Spiritual Mysticism

Spiritual mysticism is a direct experience of the ground of all being. (Many words are used to describe the mysterious unity with which we seek connection — the Sacred, God, the Void, Brahman, the Absolute, and many others. I use “ground of being” because it is difficult to personify.) Direct experience precedes language; we have the experience first and then we attach language to it. I can look into the Grand Canyon and invariably have several direct experiences in my being. I can then attach various descriptors to these experiences, such as “awe,” “stillness,” or “wonder.” But these words are not the experience, they are simply words that can lead me back to it.

When I was a six I was singing a song called “This Little Light of Mine” and I experienced being filled with radiance. I interpreted this as light in me. But it was a light that did not burn — it simply was. All of my verbiage about this experience came after, but my experience of being filled with radiance was a mystical experience. I have had this experience many, many times since then.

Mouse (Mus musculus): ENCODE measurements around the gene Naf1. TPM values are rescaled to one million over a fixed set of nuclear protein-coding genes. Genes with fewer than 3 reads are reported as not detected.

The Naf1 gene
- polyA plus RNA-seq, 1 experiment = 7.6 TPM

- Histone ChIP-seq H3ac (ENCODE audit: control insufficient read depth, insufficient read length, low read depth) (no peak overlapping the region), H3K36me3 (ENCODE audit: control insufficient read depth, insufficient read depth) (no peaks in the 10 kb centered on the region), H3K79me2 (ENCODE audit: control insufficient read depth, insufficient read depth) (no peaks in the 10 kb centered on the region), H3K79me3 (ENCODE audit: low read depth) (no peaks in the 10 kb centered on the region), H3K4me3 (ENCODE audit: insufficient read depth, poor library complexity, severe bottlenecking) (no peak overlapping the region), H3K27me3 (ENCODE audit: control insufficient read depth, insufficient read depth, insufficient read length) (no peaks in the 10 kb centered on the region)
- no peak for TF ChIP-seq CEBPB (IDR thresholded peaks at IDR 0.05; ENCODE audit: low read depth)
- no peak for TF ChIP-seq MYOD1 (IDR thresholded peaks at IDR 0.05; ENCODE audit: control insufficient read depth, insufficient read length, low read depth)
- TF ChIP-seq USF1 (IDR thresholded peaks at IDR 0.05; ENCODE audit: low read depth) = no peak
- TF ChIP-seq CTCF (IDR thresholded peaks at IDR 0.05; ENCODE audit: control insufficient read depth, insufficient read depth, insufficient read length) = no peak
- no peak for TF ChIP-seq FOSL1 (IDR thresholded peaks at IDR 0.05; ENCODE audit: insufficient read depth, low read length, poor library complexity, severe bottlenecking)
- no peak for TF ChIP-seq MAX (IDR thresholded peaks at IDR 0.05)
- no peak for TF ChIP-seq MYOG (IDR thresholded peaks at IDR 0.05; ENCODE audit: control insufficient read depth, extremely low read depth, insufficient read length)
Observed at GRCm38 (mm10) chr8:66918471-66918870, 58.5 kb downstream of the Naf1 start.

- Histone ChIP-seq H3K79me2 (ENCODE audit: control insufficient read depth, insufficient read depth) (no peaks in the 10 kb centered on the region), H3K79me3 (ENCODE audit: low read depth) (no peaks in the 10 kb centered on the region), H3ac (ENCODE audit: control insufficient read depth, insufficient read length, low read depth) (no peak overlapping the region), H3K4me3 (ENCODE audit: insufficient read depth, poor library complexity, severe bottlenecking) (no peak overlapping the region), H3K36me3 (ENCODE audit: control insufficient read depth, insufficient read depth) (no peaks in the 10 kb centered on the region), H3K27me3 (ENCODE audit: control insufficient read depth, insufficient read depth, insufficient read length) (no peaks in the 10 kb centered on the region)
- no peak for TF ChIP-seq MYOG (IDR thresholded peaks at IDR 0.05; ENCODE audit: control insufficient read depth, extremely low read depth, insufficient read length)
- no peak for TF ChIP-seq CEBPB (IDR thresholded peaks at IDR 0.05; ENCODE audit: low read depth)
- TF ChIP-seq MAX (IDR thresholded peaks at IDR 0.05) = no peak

Whether one has mystical experiences depends to some extent on how open one is to them. Some people are fearful of the idea of having mystical experiences. Others seek them out, but find that mystical experiences come on their own terms. One sage described spiritual practice in this way: “Leading the spiritual life is ‘keeping the room clean.’ No matter what else happens you have the experience of having a clean room. But you may also have a beloved visitor.”

One thing I am fairly sure of: for spiritual mysticism to occur there must be an awareness of contemplative inner space. This is a main purpose of all forms of meditation and other contemplative practices. Aging is related to mystical experience through the general tendency to turn inward, which provides an opportunity to become more aware of inner space. Of course, many elders who have what I would call mystical experience do not use this language. They can describe the experience but have no label for the category.

About Robert Atchley

Robert C. Atchley is a distinguished professor of gerontology emeritus at Miami University, OH, where he also served as the director of the Scripps Gerontology Center. Atchley was previously a professor and chair of the Department of Gerontology at the Naropa University, in Boulder, CO, and is the author of Social Forces and Aging (published by Wadsworth) and of Continuity and Adaptation in Aging and Spirituality and Aging, both published by Johns Hopkins

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